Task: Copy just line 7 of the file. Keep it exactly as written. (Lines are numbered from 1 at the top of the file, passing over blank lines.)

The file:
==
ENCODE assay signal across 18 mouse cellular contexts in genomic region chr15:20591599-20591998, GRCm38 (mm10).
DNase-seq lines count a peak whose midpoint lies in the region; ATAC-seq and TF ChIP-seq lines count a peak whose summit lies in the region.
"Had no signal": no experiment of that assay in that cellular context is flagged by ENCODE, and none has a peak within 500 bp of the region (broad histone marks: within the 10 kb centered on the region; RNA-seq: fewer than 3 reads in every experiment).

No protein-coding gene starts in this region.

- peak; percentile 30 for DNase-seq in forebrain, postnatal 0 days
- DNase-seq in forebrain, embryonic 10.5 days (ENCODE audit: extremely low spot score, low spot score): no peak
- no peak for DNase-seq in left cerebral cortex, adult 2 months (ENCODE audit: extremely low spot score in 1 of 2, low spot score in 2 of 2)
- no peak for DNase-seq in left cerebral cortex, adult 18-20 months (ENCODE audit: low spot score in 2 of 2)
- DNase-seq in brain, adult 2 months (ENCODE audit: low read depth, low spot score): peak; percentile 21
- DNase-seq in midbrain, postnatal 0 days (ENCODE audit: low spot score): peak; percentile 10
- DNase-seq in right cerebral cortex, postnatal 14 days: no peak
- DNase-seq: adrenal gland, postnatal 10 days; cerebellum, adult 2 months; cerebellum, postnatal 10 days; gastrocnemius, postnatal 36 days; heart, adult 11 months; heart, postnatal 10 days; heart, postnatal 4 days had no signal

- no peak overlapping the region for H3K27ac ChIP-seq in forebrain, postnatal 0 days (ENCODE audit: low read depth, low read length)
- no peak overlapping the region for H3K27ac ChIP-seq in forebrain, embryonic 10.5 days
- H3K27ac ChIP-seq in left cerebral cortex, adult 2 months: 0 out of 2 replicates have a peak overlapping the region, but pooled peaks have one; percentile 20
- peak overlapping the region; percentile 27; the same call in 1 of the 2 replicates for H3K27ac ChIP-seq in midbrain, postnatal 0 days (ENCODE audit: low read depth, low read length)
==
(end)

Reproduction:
- no peak for DNase-seq in left cerebral cortex, adult 2 months (ENCODE audit: extremely low spot score in 1 of 2, low spot score in 2 of 2)